Back in August 1967, there were approximately 65 workers for each American that was collecting Social Security disability payments.
Today, there are only 16.2 workers for each American that is collecting Social Security disability payments.
The Social Security Ponzi scheme is rapidly approaching a crisis point.
Sadly, the Federal Reserve has made it incredibly difficult to save for your own retirement.
Millions upon millions of Baby Boomers that diligently saved money for retirement are finding that their savings accounts are paying out next to nothing thanks to the ultra-low interest rate policies of the Federal Reserve.
The following is one example of how the low interest rate policies of the Fed have completely devastated the retirement plans of many elderly Americans....
You can understand the impact of the invisible tax on the elderly by watching the decline of interest income from $50,000 invested in a five-year Treasury obligation. As recently as 2000, this would have yielded about 6.15 percent and an interest income of $3,075 a year. Now the same obligation is yielding 0.7 percent and an interest income of $350 a year. This is the lowest yield on this maturity of Treasury debt since the Federal Reserve started keeping an index of the yields in 1953.And after you account for inflation, those that put money into savings accounts today are actually losing money.
But it's more than a low interest rate. It's an income decline of nearly 89 percent in just 12 years.
Of course most Americans have not saved up much money for retirement anyway. According to the Employee Benefit Research Institute, 46 percent of all American workers have less than $10,000 saved for retirement, and 29 percent of all American workers have less than $1,000 saved for retirement.
Overall, a study conducted by Boston College's Center for Retirement Research discovered that American workers are $6.6 trillion short of what they need to retire comfortably.
So needless to say, we have a major problem.
Baby Boomers are just starting to retire and the Social Security system is still solvent at the moment, and yet the number of elderly Americans that are experiencing financial problems is already soaring.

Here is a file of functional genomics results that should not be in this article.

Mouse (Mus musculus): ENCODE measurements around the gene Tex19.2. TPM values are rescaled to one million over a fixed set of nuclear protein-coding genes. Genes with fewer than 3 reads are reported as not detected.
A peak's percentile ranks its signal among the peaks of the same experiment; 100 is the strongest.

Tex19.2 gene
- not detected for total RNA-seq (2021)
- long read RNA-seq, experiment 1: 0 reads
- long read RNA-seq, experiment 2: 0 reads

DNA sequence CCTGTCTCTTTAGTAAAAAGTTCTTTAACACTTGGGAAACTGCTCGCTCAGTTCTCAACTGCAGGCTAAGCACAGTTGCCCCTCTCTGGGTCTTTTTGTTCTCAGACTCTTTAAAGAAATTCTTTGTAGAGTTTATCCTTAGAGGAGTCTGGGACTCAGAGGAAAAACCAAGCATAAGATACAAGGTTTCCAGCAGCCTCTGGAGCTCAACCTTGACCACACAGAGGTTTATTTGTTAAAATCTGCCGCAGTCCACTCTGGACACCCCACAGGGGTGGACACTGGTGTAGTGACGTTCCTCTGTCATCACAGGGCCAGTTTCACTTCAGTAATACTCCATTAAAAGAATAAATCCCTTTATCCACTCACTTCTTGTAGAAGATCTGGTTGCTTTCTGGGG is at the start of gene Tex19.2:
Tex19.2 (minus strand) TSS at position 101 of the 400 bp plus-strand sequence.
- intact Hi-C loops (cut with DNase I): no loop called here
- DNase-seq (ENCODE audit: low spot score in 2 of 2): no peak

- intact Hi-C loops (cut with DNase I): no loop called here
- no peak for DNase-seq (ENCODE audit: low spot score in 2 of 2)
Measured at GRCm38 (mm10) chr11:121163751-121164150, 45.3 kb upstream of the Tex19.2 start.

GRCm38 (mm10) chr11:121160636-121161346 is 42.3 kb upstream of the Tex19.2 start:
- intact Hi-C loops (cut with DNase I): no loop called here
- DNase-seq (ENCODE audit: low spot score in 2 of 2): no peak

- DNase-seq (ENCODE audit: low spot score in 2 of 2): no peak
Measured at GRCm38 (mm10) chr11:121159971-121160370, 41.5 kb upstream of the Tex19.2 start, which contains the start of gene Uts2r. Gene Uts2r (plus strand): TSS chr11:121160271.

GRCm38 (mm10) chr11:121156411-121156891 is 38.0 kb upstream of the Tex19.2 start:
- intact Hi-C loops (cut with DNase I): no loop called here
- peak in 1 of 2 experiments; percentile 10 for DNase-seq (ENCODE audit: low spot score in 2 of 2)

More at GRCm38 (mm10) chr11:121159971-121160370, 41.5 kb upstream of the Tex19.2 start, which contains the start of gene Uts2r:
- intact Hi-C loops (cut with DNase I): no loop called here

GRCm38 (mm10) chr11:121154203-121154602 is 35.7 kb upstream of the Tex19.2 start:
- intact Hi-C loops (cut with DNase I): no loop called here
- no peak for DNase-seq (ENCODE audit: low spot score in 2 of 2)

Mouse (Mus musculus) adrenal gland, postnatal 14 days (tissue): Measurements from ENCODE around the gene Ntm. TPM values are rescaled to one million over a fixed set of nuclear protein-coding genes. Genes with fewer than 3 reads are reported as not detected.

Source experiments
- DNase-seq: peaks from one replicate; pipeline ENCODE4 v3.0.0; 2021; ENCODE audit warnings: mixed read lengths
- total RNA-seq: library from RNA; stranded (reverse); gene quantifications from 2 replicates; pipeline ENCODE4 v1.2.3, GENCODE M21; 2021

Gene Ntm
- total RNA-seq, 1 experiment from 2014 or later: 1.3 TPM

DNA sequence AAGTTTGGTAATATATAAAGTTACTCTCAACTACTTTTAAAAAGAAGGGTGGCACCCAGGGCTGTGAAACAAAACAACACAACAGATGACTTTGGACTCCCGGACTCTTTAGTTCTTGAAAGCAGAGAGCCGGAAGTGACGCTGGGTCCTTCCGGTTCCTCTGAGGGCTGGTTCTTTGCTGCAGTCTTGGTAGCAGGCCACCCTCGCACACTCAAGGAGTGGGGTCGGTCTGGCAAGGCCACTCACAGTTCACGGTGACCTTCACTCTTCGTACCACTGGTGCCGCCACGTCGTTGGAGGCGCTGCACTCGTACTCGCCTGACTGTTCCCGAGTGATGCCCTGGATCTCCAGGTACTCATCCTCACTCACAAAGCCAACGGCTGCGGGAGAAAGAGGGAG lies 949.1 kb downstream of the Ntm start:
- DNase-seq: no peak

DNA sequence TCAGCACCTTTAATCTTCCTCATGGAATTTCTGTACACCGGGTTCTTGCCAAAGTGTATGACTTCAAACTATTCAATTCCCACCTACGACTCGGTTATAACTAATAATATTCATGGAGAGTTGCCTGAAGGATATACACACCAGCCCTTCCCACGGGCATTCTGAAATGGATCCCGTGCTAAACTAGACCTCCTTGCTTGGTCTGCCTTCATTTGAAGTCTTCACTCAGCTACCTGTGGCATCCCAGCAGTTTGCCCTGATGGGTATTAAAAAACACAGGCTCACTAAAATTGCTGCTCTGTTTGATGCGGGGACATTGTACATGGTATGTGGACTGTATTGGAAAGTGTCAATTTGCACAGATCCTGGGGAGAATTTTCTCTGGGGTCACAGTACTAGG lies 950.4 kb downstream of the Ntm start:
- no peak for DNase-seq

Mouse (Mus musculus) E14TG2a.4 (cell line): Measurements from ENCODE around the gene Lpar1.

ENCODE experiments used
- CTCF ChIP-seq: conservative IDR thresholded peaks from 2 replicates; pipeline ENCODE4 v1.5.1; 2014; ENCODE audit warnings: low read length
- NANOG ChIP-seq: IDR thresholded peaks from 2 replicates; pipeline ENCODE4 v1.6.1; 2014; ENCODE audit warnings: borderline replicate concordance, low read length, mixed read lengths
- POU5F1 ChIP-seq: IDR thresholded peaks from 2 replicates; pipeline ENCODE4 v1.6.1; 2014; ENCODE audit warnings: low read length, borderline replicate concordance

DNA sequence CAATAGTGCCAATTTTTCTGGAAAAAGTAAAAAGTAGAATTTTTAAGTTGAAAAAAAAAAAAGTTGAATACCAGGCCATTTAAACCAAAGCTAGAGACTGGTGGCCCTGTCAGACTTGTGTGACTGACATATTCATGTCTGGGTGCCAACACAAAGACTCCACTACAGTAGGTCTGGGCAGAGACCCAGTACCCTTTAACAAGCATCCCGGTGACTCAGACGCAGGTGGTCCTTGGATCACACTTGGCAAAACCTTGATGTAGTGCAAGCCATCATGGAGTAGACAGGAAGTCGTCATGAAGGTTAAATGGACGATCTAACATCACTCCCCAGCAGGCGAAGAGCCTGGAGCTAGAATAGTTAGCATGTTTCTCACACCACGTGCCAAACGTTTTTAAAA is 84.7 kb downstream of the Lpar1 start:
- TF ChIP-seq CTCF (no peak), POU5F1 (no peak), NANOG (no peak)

For example, between 1991 and 2007 the number of Americans between the ages of 65 and 74 that filed for bankruptcy rose by a staggering 178 percent.
Also, at this point one out of every six elderly Americans is already living below the federal poverty line.
So how bad are things going to be when Social Security collapses?
That is frightening to think about.
In the short-term, millions upon millions of retired Americans that are living on fixed incomes are going to be absolutely crushed by the inflation that QE3 is going to cause.
Just like we saw with QE1 and QE2, a lot of the money from QE3 is going to end up in agricultural commodities and oil. That means that retirees (and all the rest of us) are going to end up paying more for food at the supermarket and gasoline at the pump.
But those on fixed incomes are not going to see a corresponding increase in their incomes. That means that their standards of living will go down.
Things are tough for retirees right now, but they are going to get a lot tougher.
Right now, there are somewhere around 40 million senior citizens. By 2050 that number is projected to increase to 89 million.
So how will our society cope with more than twice as many senior citizens?
Sadly, we will likely never get to find out.
The truth is that our system is almost certainly going to totally collapse long before then.
We are rapidly approaching a financial crisis unlike anything we have ever seen before in U.S. history, and the foolish policies of the Federal Reserve just keep making things even worse.